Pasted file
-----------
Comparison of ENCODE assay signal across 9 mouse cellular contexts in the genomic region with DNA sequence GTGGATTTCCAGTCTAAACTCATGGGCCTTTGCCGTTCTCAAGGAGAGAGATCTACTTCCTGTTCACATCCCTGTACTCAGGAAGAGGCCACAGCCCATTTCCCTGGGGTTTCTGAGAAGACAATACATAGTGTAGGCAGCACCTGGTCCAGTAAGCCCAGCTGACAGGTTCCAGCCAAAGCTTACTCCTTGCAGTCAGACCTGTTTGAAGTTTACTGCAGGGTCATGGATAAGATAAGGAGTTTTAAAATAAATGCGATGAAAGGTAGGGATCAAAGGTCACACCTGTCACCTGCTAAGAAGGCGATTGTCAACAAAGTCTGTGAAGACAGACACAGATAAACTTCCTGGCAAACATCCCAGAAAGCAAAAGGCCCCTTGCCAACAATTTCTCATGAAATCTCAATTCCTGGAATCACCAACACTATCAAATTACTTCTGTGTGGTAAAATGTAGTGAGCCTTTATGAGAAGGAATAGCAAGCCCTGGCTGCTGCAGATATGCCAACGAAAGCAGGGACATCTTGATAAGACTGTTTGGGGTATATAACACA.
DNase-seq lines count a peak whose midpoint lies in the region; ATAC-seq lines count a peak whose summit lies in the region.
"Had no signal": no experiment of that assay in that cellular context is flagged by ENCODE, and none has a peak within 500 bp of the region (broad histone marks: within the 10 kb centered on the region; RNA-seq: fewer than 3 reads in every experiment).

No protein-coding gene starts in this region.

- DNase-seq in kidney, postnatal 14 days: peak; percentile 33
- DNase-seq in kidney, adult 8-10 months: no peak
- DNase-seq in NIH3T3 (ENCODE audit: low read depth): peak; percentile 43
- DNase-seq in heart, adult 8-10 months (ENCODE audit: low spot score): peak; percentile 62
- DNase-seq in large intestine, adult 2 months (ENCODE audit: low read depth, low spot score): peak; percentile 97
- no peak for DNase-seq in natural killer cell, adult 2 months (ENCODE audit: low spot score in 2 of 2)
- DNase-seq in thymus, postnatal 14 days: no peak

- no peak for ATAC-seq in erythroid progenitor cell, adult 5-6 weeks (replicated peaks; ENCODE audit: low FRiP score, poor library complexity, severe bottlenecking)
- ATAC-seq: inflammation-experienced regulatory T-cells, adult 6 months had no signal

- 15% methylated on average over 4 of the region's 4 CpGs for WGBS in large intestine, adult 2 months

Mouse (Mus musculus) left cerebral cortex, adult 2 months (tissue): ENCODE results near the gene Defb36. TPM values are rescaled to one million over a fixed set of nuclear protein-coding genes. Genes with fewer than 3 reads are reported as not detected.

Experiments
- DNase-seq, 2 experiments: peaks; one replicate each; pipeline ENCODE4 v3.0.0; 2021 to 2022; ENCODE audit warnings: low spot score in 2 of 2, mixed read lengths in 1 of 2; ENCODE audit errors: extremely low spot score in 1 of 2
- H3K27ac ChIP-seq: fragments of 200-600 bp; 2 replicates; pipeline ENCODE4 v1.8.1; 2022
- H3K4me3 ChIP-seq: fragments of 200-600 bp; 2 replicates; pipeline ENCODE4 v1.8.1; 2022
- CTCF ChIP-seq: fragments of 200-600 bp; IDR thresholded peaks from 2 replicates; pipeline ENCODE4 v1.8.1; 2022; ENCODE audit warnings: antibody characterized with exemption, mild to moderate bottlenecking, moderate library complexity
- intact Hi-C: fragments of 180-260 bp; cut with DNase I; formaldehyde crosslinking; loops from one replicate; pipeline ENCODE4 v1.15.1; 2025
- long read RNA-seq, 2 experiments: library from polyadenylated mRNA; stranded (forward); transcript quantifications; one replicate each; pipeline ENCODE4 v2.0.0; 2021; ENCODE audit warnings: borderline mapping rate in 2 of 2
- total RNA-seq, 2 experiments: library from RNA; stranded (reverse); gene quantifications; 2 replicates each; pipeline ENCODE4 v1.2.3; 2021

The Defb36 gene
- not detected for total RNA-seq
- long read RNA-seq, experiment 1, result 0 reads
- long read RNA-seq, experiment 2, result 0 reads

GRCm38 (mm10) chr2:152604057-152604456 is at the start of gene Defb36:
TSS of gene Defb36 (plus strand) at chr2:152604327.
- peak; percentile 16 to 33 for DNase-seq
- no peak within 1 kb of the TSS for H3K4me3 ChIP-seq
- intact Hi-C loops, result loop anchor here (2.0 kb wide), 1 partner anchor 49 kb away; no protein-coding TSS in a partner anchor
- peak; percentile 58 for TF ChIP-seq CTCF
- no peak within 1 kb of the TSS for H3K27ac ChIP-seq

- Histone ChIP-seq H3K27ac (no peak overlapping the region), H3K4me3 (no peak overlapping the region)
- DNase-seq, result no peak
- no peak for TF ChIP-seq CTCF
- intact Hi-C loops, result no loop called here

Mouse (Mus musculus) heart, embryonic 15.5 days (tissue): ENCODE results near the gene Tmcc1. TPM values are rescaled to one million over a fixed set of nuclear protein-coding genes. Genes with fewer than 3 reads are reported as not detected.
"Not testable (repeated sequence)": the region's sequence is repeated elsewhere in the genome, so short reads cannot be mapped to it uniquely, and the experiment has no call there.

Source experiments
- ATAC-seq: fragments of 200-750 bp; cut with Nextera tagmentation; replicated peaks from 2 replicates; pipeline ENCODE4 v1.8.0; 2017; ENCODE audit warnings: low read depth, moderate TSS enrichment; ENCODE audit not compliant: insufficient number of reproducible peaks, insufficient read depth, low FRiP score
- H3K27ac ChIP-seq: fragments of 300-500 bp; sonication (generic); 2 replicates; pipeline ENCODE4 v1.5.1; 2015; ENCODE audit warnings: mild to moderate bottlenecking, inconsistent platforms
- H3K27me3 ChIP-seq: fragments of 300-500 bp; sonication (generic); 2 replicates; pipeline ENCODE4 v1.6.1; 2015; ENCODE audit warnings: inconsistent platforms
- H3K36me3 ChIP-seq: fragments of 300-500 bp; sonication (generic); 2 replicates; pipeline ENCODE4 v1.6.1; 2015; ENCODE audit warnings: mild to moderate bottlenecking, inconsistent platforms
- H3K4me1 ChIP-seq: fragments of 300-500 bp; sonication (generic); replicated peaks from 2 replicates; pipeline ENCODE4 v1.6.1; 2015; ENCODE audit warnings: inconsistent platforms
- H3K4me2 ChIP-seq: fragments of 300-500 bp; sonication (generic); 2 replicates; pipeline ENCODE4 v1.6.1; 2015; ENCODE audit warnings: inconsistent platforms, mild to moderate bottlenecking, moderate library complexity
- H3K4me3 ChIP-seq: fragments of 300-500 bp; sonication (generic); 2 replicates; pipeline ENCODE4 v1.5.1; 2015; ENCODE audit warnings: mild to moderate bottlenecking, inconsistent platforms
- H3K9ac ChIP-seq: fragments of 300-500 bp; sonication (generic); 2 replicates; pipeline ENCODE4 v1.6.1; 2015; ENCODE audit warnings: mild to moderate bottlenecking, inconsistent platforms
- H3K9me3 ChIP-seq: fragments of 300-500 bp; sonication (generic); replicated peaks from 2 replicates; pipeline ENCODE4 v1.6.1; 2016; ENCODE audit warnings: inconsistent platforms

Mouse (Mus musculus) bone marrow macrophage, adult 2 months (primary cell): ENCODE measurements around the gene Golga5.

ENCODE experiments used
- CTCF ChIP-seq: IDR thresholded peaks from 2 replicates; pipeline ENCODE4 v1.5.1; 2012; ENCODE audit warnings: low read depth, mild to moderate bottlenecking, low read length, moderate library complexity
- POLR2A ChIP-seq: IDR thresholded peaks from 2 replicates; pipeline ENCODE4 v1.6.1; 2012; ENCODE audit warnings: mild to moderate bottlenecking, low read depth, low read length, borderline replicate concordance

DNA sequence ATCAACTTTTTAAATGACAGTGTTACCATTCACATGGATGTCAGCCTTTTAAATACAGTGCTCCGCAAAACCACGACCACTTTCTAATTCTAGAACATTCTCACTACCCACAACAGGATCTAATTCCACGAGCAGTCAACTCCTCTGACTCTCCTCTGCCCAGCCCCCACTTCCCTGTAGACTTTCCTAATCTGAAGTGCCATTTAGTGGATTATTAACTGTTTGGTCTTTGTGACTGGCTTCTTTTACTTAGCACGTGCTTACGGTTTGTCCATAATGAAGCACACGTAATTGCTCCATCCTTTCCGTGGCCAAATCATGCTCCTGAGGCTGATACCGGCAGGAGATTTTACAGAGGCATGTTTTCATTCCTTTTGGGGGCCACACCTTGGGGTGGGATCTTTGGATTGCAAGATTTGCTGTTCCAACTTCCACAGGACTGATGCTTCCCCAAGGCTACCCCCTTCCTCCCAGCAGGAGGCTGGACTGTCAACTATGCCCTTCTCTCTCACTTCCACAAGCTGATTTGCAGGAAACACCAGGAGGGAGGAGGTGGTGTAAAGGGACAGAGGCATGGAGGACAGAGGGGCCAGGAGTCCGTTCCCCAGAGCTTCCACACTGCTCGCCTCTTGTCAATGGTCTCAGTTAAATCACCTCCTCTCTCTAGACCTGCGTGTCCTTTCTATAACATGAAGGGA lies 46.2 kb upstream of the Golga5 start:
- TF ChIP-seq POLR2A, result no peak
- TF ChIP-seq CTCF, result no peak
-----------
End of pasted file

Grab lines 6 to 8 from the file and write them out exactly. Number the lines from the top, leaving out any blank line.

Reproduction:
- DNase-seq in kidney, adult 8-10 months: no peak
- DNase-seq in NIH3T3 (ENCODE audit: low read depth): peak; percentile 43
- DNase-seq in heart, adult 8-10 months (ENCODE audit: low spot score): peak; percentile 62